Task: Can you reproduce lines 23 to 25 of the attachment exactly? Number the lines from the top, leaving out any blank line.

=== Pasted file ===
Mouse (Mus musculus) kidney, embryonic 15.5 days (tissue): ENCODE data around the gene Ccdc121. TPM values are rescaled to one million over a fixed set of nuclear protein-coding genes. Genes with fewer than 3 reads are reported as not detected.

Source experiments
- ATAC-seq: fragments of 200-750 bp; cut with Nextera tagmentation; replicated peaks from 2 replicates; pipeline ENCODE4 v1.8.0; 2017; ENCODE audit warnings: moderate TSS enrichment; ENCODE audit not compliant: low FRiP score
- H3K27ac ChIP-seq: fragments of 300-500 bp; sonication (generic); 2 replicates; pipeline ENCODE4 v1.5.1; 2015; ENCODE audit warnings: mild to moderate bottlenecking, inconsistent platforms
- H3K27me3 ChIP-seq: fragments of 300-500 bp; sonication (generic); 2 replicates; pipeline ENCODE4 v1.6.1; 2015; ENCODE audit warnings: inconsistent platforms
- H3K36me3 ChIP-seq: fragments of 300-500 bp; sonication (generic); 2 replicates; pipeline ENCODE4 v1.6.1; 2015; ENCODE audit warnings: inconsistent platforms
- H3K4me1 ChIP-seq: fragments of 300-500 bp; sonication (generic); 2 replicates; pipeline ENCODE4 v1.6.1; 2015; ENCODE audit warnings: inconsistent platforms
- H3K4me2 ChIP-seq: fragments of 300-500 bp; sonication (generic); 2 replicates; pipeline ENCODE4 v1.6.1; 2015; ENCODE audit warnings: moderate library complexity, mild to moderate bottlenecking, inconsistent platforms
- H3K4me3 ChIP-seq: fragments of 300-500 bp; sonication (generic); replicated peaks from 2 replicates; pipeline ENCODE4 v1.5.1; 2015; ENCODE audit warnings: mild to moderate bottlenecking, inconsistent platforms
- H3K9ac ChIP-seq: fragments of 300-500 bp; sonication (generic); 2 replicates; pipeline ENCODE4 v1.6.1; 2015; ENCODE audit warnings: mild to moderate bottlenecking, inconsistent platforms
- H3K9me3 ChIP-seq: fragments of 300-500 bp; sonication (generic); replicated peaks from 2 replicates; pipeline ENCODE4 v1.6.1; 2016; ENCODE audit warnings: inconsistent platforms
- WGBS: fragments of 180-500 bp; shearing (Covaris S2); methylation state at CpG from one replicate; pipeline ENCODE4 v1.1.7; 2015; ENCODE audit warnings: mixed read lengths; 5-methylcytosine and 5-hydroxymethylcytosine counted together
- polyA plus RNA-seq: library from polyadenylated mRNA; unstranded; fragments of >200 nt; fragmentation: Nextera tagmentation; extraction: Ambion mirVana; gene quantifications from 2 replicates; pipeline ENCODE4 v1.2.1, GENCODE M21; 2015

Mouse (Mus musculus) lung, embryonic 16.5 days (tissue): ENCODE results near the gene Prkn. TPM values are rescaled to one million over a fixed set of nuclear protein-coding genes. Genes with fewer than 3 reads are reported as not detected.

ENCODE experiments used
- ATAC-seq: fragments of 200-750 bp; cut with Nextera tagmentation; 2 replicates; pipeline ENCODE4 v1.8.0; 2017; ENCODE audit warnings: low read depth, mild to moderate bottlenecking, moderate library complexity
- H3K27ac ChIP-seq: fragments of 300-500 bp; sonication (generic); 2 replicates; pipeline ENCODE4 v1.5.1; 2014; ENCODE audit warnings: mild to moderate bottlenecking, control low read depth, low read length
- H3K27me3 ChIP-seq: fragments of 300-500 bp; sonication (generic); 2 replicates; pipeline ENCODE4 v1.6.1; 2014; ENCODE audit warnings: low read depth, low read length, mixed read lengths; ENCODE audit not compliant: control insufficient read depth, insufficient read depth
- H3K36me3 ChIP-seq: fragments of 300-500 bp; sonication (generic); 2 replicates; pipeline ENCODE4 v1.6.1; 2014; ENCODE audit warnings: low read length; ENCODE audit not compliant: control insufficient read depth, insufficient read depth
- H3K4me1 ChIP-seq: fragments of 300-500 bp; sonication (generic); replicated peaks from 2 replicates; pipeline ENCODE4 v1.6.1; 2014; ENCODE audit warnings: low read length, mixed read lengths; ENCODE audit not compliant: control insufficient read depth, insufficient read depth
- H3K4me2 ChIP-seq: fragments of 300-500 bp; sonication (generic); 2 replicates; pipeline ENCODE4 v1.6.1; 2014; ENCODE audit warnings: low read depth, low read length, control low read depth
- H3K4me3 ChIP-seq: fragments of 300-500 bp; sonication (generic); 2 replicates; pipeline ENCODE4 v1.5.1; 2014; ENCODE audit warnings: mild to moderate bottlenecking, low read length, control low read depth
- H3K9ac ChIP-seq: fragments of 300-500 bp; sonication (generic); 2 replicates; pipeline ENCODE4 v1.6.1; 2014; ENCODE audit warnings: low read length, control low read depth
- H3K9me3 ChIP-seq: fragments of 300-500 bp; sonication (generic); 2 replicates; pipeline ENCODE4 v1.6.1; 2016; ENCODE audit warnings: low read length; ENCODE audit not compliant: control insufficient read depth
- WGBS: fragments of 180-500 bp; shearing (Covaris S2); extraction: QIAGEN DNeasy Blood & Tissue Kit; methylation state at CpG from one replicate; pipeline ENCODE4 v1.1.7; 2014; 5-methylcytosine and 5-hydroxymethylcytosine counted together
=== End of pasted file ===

- H3K9ac ChIP-seq: fragments of 300-500 bp; sonication (generic); 2 replicates; pipeline ENCODE4 v1.6.1; 2014; ENCODE audit warnings: low read length, control low read depth
- H3K9me3 ChIP-seq: fragments of 300-500 bp; sonication (generic); 2 replicates; pipeline ENCODE4 v1.6.1; 2016; ENCODE audit warnings: low read length; ENCODE audit not compliant: control insufficient read depth
- WGBS: fragments of 180-500 bp; shearing (Covaris S2); extraction: QIAGEN DNeasy Blood & Tissue Kit; methylation state at CpG from one replicate; pipeline ENCODE4 v1.1.7; 2014; 5-methylcytosine and 5-hydroxymethylcytosine counted together